There are a number of ways of achieving animations with CSS3:
If you’re not looking too closely both transitions and animations look similar. They both allow you to:
- Specify which CSS properties to listen for changes on
- Set timing (easing) functions to alter the rate of going from a one property value to another
- Specify a duration to control how long the animation or transition will take
- Programmatically listen to animation and transition-specific events that you can then do with as you wish
- Visualize CSS property changes.
Once you understand the differences it becomes easier to decide which technique to use as each excels at different things.
One of the major differences between animations and transitions can be seen in how you trigger them to start playing.
A transition only plays as a reaction to a CSS property that has changed. A common scenario is one where you use the :hover pseudo class to change the value of a CSS property:
example of hovering to make something larger
Animations, on the other hand, don’t require any explicit triggering. Once you define the animation, it will start playing automatically. Yep, that’s how animations roll!
This is pretty simple. Animations can be easily made to loop by setting the animation-iteration-count property. You can specify a fixed number of times you want your animation to repeat:
If you just want your animation to loop forever, you can do that as well:
Transitions, on the other hand, don’t have a property that specifies how many times they can run. When triggered, a transition runs only once. You can make a transition loop by fiddling with the transitionEnd event, but that isn’t particularly straightforward – especially when compared with animations.
Defining Intermediate Points / Keyframes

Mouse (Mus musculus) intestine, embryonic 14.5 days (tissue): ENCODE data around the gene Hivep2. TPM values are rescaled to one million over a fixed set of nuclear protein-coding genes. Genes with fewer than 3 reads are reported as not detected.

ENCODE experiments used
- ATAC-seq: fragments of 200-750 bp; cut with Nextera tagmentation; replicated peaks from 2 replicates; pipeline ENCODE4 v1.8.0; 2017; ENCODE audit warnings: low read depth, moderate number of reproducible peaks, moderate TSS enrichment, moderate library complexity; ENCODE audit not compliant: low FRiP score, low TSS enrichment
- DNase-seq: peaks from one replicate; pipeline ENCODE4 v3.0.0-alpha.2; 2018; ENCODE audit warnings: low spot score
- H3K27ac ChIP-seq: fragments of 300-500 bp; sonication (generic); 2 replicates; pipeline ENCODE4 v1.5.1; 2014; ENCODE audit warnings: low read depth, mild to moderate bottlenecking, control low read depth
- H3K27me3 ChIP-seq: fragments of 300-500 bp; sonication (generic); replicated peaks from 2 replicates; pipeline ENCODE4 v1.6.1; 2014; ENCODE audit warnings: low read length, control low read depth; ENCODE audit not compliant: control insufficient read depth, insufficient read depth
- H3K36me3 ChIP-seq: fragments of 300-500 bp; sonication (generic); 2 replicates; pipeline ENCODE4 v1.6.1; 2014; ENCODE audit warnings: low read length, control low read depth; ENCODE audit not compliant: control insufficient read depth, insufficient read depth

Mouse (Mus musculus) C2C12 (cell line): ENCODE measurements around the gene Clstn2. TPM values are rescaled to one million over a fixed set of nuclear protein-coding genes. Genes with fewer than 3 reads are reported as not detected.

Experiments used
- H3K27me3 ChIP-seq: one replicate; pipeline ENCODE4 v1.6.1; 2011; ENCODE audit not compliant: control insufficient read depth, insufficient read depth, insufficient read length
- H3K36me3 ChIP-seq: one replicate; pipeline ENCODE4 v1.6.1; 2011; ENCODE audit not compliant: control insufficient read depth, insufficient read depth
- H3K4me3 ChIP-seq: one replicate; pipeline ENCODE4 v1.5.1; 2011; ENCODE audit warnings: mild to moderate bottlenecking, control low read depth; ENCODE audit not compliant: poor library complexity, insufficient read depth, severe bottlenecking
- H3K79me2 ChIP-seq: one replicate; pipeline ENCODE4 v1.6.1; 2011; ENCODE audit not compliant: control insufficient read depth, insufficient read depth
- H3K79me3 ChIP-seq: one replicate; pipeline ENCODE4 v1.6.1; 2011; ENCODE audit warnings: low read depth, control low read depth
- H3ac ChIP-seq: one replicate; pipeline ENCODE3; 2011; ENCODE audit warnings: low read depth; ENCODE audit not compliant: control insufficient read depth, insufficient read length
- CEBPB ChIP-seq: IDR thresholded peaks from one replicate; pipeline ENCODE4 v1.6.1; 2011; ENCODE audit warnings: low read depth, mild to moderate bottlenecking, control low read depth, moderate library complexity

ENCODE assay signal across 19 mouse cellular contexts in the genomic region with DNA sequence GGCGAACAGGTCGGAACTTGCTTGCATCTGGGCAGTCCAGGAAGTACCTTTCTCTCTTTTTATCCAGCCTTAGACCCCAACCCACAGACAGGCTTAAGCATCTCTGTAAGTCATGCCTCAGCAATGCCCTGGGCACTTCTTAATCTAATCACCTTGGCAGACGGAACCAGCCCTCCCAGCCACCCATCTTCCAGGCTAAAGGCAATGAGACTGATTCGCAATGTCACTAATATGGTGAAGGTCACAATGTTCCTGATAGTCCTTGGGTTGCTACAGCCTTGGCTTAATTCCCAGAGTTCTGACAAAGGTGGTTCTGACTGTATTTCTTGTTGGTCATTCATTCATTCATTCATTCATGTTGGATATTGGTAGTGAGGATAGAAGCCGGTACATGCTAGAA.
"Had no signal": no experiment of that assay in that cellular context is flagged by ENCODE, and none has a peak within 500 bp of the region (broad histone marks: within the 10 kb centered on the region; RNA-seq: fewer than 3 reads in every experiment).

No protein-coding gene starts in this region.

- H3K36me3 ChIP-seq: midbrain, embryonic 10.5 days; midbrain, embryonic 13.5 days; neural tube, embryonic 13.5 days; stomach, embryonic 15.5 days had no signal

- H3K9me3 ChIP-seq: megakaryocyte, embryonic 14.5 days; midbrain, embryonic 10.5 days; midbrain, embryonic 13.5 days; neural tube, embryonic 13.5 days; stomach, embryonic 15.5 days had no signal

With an animation, you have the ability to define keyframes which give you more control over your CSS property values beyond just the start and the end:
You can set as many keyframes as you want, and when your animation plays, each keyframe will be hit with the specified property changes reflected. This allows you to create the kinds of involved animations that help HTML5 compete with more established animation technologies like Flash more effectively.
With a transition, you don’t have much control over anything beyond the end result:
transitions are linear
A transition simply goes from an initial state to the final state. You cannot specify any points in-between like you can with an animation, so a transition might not be a good choice if you are trying to create the next Teen Girl Squad sensation or a complex animation.
Specifying Properties Up-Front
The next thing I will describe is how formal animations and transitions are when it comes to defining a transition between CSS property values.
On the formal side, you have transitions. Every CSS property you want recognized by your transition must be explicitly represented.
For example, let’s say you have something like the following:
transition:background-color .5s ease-in;
Upon hover, I specify a different value for both background-color as well as width. My transition specifies only background-color though. This means your browser is only listening for changes on the background-color property.
If I wanted my transition to affect both the background-color and width properties, I will need to explicitly add another transition entry for width:
transition:background-color .5s ease-in, width .5s ease-in
Here’s some examples we went over: